How the Scandal around “Sleepwalker” Foreshadowed Today’s Culture Wars
Deep in the uncanny valley, Tony Matelli casts ordinary garden weeds in bronze, and constructs self-portraits using decomposing meat. His hyper-realistic sculpture Sleepwalking Man elicited controversy from its initial display at Wellesley College. Subverting the absurd comes naturally to Matelli, who tops the titular concrete Head (2017) with two strawberries in painted bronze. Matelli is represented in the collections of the Bergen Kunstmuseum, Denmark and the Musee d’arte Contemporain Montreal, and has a forthcoming solo exhibition at Marlborough Contemporary in London. Matelli created a sound installation for Public Art Fund in the fall of 1999 titled Distant Party. While standing on the corner of 15th st. and 10th Ave a visitor could hear the distant clinking of glasses, the chatter of small talk and clattering of silverware, inviting the visitor to reflect on feelings of missing out and inclusiveness.
Image rights: Courtesy of the artist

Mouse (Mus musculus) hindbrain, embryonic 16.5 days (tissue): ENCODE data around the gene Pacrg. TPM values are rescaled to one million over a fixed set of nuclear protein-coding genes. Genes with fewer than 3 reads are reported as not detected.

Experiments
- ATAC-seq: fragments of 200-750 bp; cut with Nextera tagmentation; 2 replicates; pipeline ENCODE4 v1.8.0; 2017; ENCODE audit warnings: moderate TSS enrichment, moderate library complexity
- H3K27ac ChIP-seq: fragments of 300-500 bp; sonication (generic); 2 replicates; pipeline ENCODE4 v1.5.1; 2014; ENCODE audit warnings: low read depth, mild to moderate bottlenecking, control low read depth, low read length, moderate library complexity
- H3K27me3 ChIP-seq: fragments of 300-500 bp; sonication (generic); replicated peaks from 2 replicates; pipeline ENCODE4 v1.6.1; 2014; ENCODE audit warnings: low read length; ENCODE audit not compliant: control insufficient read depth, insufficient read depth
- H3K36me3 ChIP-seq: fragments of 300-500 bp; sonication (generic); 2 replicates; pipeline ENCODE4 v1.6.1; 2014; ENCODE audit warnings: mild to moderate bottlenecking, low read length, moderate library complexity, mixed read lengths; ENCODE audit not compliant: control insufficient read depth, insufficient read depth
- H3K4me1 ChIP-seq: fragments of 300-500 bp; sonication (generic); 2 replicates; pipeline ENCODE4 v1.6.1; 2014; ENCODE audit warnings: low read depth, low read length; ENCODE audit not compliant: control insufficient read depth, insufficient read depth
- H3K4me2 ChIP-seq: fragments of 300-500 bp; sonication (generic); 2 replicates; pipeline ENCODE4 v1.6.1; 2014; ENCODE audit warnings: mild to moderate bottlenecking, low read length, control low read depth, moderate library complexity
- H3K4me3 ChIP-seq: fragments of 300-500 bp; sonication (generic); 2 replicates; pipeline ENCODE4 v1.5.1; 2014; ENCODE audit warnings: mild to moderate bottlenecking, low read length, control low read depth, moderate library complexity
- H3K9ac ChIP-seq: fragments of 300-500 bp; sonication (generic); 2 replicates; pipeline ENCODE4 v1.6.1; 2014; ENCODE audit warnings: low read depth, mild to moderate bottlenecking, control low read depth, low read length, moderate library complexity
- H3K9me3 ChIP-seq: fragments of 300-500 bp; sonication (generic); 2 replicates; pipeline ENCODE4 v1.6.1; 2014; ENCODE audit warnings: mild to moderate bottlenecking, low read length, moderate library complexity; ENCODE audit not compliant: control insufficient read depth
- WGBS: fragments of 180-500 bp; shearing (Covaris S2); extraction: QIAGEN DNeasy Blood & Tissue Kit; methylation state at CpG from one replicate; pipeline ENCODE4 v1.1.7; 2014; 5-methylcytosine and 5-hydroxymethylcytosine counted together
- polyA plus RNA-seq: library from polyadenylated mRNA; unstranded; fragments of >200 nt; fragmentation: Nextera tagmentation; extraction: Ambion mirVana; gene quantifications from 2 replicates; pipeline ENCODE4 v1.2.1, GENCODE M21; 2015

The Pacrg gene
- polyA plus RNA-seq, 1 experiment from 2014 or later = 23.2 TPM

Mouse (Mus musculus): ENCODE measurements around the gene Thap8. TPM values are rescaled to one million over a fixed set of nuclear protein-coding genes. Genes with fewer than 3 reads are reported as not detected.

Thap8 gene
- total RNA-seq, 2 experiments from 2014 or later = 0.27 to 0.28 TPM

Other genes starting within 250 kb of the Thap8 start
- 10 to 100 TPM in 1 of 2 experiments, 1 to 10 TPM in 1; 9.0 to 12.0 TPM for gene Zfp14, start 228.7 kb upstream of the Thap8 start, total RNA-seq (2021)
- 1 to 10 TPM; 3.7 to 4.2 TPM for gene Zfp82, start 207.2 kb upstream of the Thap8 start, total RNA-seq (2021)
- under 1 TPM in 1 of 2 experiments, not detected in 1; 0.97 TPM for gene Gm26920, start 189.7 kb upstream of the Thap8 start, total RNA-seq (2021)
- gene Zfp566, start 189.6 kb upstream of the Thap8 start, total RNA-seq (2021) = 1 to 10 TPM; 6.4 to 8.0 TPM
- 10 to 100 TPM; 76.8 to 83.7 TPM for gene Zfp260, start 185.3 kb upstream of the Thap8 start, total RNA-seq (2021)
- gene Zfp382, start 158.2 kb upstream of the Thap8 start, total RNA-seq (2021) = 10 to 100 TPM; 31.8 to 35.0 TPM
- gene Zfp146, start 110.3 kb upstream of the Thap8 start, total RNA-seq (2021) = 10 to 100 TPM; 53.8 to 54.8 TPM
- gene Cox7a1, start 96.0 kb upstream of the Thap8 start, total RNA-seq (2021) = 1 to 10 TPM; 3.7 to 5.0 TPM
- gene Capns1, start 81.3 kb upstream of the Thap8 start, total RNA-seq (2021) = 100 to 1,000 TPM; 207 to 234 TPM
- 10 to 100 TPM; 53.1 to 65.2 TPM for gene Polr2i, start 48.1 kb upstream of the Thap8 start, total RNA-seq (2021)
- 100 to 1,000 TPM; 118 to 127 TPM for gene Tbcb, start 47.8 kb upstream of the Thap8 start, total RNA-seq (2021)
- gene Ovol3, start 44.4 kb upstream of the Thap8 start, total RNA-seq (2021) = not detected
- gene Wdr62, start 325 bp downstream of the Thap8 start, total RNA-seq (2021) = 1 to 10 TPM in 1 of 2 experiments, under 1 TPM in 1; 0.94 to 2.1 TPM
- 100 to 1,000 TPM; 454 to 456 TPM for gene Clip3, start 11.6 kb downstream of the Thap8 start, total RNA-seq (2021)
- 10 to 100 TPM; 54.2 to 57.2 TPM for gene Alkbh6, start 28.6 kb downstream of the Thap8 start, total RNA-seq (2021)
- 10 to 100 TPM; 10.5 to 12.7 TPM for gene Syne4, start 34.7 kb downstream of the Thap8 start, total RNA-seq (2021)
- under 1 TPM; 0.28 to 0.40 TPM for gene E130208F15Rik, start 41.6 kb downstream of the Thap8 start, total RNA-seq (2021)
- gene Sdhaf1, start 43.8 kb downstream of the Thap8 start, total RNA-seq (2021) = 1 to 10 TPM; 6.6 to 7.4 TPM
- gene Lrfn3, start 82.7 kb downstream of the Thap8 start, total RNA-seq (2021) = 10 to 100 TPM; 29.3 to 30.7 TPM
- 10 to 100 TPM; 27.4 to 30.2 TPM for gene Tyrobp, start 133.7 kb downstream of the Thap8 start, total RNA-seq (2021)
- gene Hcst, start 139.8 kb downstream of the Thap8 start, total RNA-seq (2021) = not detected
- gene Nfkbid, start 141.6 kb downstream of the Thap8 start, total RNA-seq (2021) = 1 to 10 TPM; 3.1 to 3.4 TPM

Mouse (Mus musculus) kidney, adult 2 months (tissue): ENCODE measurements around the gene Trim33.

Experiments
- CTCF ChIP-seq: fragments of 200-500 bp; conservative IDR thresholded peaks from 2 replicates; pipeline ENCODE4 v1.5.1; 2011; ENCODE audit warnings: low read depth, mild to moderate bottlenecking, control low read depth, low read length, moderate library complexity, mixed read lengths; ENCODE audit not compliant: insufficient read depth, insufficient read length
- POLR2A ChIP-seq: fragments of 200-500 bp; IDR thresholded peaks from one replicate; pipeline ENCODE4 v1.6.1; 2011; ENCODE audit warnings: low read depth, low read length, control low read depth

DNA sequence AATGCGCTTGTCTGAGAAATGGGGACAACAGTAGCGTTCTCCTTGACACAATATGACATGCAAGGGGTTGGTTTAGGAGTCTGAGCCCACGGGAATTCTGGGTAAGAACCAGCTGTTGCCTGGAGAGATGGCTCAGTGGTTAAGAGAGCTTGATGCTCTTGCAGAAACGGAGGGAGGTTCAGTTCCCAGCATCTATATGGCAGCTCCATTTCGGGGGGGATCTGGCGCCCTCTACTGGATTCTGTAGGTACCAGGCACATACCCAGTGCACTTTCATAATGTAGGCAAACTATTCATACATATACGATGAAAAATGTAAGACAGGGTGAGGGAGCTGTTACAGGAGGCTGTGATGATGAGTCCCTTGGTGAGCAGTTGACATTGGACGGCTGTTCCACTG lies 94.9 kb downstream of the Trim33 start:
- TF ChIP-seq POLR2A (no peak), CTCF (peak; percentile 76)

Incorporating figurative, botanical, and abstract forms in his sculpture, Tony Matelli creates uncanny objects that are both unsettling and comical. His bronze sculptures feature ropes frozen in mid-air, as if the ropes were dropped on a plinth and cast just before collapsing into inert coils. Other works rely on unusual juxtapositions, such as his weeds series in which plants sprout from the space between gallery walls and floors. Across his oeuvre, and particularly in his mirror paintings, Matelli discards traditional genre categories in favor of experiential concerns. “I like sculpture because it’s unwieldy, and there is a resistance to decoration in sculpture that I like,” Matelli has said. “Genres are at the service of ideas, not the other way around.”
American, b. 1971, Chicago, Illinois, based in New York, New York